Ontario Abandons its Electric Vehicle Incentive Programs

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【Summary】Following the election of Premier Doug Ford, Ontario, Canada abruptly canceled its incentive programs for electric vehicles and their charging stations.

Mia Bevacqua    Jul 21, 2018 12:10 PM PT
Ontario Abandons its Electric Vehicle Incentive Programs

Ontario – which accounts for more electric vehicle sales than any other Canadian province – recently brought its EV rebate programs to an abrupt end. 

Under new leadership, Canada cuts EV incentive programs

On July 11th, the Ontario Ministry of Transportation announced the termination of its Electric and Hydrogen Vehicle Incentive Program and Electric Vehicle Charging Incentive Programs. Earlier in the month, the province canceled the cap-and-trade platform that had funded the rebates.  

The change was made under recently elected Premier Doug Ford, who spoke openly about canceling the credits.  According to the Ministry, and Ford, the action was taken in an attempt to "bring gas prices down by 10 cents a litre and help reduce costs for Ontario families and businesses by $1.9 billion dollars per year."

Beforehand, the program provided credits of up to $14,000 for EV buyers. A lengthy list of vehicles that qualified can be found on the Ministry's website. The Tesla Model 3 – which went on sale the same day the incentives were canceled – was one of them.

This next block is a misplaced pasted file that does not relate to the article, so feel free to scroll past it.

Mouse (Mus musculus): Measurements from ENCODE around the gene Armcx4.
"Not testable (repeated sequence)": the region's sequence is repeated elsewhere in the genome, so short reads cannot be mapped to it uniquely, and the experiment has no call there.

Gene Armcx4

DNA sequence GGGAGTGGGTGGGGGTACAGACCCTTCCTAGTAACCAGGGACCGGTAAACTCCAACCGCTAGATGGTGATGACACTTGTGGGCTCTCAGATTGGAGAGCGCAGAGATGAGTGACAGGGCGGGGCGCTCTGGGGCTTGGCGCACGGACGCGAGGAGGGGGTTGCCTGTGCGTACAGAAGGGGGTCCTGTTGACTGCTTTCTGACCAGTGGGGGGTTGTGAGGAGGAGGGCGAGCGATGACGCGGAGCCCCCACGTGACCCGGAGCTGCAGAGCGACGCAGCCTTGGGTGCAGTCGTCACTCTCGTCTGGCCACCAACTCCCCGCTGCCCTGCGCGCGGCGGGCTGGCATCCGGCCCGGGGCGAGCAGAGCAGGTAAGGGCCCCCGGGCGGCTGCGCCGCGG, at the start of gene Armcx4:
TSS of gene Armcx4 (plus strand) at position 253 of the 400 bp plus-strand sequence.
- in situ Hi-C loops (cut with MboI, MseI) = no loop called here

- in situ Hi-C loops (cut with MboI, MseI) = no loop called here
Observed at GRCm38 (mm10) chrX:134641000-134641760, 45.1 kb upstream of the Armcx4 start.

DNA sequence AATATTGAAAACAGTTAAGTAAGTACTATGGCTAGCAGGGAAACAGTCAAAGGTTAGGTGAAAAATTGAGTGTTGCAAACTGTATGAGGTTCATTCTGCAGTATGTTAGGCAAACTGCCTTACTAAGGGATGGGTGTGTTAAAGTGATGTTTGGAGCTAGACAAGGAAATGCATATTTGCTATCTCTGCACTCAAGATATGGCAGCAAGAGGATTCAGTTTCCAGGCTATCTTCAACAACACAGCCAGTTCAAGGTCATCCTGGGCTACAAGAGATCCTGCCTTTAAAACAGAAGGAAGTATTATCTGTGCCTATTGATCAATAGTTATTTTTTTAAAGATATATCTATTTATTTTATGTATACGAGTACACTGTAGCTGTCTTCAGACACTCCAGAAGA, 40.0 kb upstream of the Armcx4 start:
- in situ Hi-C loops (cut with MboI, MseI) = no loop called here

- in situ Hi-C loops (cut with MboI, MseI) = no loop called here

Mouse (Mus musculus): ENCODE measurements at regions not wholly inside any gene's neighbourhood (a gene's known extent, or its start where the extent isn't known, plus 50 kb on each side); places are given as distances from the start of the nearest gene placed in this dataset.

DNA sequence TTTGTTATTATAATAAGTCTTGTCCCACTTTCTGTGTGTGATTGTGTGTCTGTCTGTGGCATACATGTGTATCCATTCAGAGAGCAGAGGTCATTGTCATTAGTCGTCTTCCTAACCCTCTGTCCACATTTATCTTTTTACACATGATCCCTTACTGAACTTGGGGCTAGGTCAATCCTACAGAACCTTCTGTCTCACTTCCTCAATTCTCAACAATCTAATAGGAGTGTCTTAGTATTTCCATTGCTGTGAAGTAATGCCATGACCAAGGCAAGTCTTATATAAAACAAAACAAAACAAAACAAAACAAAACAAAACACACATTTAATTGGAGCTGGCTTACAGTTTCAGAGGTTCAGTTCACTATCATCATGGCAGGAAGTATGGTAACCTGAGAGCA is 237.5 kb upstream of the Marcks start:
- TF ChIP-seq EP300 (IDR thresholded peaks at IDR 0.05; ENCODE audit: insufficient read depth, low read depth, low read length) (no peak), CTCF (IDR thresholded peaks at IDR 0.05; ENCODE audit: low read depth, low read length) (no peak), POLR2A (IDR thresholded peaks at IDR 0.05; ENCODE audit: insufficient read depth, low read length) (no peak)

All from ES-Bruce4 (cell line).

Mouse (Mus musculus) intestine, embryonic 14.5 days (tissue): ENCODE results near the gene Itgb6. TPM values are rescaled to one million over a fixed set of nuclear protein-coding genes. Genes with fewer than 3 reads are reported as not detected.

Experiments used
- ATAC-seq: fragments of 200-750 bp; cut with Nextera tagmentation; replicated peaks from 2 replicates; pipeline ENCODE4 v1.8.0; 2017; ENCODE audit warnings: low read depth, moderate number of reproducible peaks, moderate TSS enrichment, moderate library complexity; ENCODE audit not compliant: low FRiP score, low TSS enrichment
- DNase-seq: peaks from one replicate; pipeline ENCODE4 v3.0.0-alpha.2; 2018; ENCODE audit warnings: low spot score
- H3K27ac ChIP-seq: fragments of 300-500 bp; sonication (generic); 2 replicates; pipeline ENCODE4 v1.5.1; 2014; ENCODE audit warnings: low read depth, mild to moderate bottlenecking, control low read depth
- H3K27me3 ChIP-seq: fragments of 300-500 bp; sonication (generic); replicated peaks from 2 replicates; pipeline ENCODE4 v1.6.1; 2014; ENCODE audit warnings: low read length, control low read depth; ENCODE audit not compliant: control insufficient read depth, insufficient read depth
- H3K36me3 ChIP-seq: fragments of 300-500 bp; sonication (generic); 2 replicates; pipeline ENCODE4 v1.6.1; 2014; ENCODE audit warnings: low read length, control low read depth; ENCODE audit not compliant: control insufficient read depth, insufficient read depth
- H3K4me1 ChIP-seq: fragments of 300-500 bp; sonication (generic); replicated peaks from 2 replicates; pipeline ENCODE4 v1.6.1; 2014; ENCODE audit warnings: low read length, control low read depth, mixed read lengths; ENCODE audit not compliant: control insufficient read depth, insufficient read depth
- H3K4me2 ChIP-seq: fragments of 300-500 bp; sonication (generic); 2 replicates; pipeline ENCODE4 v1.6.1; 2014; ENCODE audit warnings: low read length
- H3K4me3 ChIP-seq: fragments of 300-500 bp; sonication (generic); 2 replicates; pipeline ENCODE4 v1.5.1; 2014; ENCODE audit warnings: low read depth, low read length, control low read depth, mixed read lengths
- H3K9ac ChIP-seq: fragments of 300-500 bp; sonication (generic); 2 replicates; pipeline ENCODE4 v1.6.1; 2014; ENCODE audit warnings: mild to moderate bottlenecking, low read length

Vehicles and charging stations purchased after July 11th no longer qualify  

Electric vehicles sold (or on order) through a dealership before July 11th will still qualify for the rebate. To be eligible, however, the unit must be registered before September 10th.  

Charging stations suffer the same fate. Only units purchased before July 11th qualify for incentives, and an application must be submitted within 60 days of that date. 

How the change will effect EV sales in Canada 

David Adams, president of the Global Automakers of Canada industry association, predicts EV sales will drop as a result of the subsidies being removed. 

"The reality is that without some kind of incentive in place to bridge that price differential between a regular, internal combustion engine vehicle and the more expensive electric or hydrogen vehicles, consumers just don't purchase them in the same numbers," Adams said. 

However, according to FleetCarma CEO Matt Stevens, EV sales won't remain down for long. 

"While this will certainly have a slowing effect, the long-term future of electric vehicles being where Ontario's going to go, it continues," said Stevens, whose group advocates for the adoption of electric vehicles.

According to data from FleetCarma, sales in Ontario of hybrid and electric vehicle sales were up 120% from 2016. Overall, vehicle sales in Canada grew by nearly 5% last year. 

Sources: Ontario Ministry of Transportation and The National Observer

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